Jimmy was born in Texas, grew up nominally Protestant, but at age 20 experienced a profound conversion to Christ. Planning on becoming a Protestant pastor or seminary professor, he started an intensive study of the Bible. But the more he immersed himself in Scripture the more he found to support the Catholic faith. Eventually, he entered the Catholic Church. His conversion story, “A Triumph and a Tragedy,” is published in Surprised by Truth. Besides being an author, Jimmy is the Senior Apologist at Catholic Answers, a contributing editor to Catholic Answers Magazine, and a weekly guest on “Catholic Answers Live.”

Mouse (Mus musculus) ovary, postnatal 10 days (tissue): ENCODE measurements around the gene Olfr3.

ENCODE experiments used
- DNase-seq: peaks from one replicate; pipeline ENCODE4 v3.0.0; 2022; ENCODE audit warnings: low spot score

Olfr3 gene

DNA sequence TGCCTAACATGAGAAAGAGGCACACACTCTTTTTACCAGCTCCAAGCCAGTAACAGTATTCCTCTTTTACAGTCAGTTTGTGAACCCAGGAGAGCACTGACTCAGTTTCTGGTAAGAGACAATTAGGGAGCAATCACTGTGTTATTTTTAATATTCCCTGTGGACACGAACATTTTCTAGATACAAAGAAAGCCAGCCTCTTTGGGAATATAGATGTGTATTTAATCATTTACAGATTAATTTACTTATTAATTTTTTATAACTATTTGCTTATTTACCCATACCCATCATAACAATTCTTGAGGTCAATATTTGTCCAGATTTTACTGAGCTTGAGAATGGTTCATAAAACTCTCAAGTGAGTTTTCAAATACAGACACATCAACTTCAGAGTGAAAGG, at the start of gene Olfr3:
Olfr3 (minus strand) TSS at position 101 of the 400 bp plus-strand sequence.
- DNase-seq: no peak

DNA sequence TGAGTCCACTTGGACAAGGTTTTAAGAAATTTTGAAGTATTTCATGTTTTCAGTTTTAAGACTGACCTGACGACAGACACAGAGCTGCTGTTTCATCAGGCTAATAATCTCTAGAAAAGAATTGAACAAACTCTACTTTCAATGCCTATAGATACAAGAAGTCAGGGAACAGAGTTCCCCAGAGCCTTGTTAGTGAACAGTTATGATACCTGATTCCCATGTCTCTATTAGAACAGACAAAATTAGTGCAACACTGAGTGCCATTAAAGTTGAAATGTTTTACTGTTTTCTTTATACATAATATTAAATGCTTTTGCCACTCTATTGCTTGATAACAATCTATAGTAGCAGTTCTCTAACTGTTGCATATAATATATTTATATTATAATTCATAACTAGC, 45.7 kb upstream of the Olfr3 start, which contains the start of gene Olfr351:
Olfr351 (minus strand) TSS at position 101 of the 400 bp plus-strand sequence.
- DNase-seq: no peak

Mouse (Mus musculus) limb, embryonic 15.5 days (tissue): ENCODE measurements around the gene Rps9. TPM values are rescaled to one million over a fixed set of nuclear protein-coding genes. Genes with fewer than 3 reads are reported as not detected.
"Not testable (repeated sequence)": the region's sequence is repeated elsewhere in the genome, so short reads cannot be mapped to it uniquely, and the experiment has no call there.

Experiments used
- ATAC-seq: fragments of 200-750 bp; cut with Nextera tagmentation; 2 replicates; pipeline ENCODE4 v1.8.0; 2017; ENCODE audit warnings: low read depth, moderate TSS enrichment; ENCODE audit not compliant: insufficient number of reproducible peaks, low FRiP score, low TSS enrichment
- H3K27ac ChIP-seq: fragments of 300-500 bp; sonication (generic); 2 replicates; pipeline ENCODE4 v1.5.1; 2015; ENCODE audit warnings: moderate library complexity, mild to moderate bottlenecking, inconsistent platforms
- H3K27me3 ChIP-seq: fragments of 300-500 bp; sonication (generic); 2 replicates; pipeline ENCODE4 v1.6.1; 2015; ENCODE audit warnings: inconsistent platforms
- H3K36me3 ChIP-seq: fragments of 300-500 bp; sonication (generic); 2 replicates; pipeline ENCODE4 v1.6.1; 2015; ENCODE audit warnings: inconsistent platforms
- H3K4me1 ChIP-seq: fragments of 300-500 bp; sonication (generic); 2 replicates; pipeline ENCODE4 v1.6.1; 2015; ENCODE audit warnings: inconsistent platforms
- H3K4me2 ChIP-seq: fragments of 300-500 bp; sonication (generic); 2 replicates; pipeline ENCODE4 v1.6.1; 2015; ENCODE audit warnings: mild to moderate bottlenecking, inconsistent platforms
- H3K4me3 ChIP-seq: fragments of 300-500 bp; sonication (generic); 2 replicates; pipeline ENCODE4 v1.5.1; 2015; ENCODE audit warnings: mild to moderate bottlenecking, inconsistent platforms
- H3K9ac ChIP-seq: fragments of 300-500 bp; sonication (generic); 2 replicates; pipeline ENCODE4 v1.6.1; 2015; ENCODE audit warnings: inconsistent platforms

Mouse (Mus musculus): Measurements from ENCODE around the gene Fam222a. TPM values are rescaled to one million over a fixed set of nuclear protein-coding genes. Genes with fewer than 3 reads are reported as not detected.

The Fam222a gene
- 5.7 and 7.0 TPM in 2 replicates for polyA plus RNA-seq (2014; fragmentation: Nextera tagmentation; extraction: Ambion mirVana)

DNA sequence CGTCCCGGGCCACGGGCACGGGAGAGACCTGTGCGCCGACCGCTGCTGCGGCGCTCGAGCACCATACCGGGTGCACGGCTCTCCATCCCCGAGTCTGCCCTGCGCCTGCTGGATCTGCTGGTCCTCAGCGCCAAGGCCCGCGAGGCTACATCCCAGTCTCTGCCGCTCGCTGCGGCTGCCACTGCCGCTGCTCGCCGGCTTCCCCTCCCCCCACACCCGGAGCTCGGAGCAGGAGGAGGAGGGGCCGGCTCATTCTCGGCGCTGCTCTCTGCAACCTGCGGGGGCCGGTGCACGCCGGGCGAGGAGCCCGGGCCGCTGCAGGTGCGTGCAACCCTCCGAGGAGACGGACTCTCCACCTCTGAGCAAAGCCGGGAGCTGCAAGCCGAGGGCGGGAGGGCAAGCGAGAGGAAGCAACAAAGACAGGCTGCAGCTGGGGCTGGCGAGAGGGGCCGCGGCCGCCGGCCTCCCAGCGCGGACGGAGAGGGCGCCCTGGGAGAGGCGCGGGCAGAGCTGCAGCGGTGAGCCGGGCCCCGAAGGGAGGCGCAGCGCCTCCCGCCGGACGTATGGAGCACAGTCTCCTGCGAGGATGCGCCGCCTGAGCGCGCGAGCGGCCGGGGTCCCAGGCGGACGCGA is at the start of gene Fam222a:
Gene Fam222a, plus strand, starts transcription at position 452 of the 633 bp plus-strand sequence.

Recently a series of stories burbled through the mainstream media suggesting that Nancy Pelosi has been excommunicated or denied Communion by the Vatican.
Pelosi is a passionately pro-abortion California politician who describes herself as “a devout Catholic.”
She has long been a foe of the pro-life movement.
What’s the truth behind the story?
Here are 8 things to know and share . . .
1) What’s the origin of this story?
The story has its roots in an interview that was given by Cardinal Raymond Burke to the Minneapolis-based paper The Catholic Servant. It was later posted online by The Wanderer.
You can read the full interview here.
2) Did the Cardinal say that Rep. Pelosi was excommunicated?
No. He did make remarks that have a bearing on whether she should be admitted to Holy Communion, but he did not discuss her being excommunicated.